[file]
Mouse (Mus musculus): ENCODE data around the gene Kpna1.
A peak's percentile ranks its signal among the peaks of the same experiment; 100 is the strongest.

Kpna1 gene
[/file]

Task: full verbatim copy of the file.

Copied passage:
Mouse (Mus musculus): ENCODE data around the gene Kpna1.
A peak's percentile ranks its signal among the peaks of the same experiment; 100 is the strongest.

Kpna1 gene